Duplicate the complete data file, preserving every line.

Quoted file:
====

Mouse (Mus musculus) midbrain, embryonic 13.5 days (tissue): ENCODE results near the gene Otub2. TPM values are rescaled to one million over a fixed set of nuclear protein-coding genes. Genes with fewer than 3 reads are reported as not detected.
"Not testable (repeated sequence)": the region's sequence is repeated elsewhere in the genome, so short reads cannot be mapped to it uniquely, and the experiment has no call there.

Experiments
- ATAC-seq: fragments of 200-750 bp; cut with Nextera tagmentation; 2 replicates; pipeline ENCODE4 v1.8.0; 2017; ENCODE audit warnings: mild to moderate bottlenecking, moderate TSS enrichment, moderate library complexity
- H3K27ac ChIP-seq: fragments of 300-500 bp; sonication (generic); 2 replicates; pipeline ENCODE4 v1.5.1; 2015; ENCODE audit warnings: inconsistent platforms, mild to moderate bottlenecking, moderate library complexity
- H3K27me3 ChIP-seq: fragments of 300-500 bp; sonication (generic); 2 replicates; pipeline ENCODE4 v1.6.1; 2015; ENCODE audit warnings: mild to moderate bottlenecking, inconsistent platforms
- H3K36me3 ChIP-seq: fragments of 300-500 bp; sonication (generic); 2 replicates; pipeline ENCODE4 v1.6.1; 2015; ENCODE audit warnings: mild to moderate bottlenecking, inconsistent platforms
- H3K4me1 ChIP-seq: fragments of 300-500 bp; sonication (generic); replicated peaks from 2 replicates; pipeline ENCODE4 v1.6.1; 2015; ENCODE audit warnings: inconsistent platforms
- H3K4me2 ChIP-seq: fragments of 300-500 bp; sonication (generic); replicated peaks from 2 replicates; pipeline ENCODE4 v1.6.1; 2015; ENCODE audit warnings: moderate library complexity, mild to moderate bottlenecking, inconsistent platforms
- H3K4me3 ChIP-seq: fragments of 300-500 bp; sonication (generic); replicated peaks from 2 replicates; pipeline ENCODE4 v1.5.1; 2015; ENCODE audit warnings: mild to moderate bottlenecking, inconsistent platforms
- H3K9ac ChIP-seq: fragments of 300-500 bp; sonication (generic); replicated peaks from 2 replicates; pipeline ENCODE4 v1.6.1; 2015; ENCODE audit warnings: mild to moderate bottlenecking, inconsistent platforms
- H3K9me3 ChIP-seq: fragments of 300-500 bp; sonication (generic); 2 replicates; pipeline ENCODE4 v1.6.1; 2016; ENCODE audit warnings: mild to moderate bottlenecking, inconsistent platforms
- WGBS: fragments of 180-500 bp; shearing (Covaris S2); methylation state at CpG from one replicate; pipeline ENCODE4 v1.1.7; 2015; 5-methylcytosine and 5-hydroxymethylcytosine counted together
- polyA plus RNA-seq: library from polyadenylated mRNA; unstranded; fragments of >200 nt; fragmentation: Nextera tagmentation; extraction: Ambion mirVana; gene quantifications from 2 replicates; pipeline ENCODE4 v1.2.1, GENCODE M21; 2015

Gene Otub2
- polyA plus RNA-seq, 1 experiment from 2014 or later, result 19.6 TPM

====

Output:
Mouse (Mus musculus) midbrain, embryonic 13.5 days (tissue): ENCODE results near the gene Otub2. TPM values are rescaled to one million over a fixed set of nuclear protein-coding genes. Genes with fewer than 3 reads are reported as not detected.
"Not testable (repeated sequence)": the region's sequence is repeated elsewhere in the genome, so short reads cannot be mapped to it uniquely, and the experiment has no call there.

Experiments
- ATAC-seq: fragments of 200-750 bp; cut with Nextera tagmentation; 2 replicates; pipeline ENCODE4 v1.8.0; 2017; ENCODE audit warnings: mild to moderate bottlenecking, moderate TSS enrichment, moderate library complexity
- H3K27ac ChIP-seq: fragments of 300-500 bp; sonication (generic); 2 replicates; pipeline ENCODE4 v1.5.1; 2015; ENCODE audit warnings: inconsistent platforms, mild to moderate bottlenecking, moderate library complexity
- H3K27me3 ChIP-seq: fragments of 300-500 bp; sonication (generic); 2 replicates; pipeline ENCODE4 v1.6.1; 2015; ENCODE audit warnings: mild to moderate bottlenecking, inconsistent platforms
- H3K36me3 ChIP-seq: fragments of 300-500 bp; sonication (generic); 2 replicates; pipeline ENCODE4 v1.6.1; 2015; ENCODE audit warnings: mild to moderate bottlenecking, inconsistent platforms
- H3K4me1 ChIP-seq: fragments of 300-500 bp; sonication (generic); replicated peaks from 2 replicates; pipeline ENCODE4 v1.6.1; 2015; ENCODE audit warnings: inconsistent platforms
- H3K4me2 ChIP-seq: fragments of 300-500 bp; sonication (generic); replicated peaks from 2 replicates; pipeline ENCODE4 v1.6.1; 2015; ENCODE audit warnings: moderate library complexity, mild to moderate bottlenecking, inconsistent platforms
- H3K4me3 ChIP-seq: fragments of 300-500 bp; sonication (generic); replicated peaks from 2 replicates; pipeline ENCODE4 v1.5.1; 2015; ENCODE audit warnings: mild to moderate bottlenecking, inconsistent platforms
- H3K9ac ChIP-seq: fragments of 300-500 bp; sonication (generic); replicated peaks from 2 replicates; pipeline ENCODE4 v1.6.1; 2015; ENCODE audit warnings: mild to moderate bottlenecking, inconsistent platforms
- H3K9me3 ChIP-seq: fragments of 300-500 bp; sonication (generic); 2 replicates; pipeline ENCODE4 v1.6.1; 2016; ENCODE audit warnings: mild to moderate bottlenecking, inconsistent platforms
- WGBS: fragments of 180-500 bp; shearing (Covaris S2); methylation state at CpG from one replicate; pipeline ENCODE4 v1.1.7; 2015; 5-methylcytosine and 5-hydroxymethylcytosine counted together
- polyA plus RNA-seq: library from polyadenylated mRNA; unstranded; fragments of >200 nt; fragmentation: Nextera tagmentation; extraction: Ambion mirVana; gene quantifications from 2 replicates; pipeline ENCODE4 v1.2.1, GENCODE M21; 2015

Gene Otub2
- polyA plus RNA-seq, 1 experiment from 2014 or later, result 19.6 TPM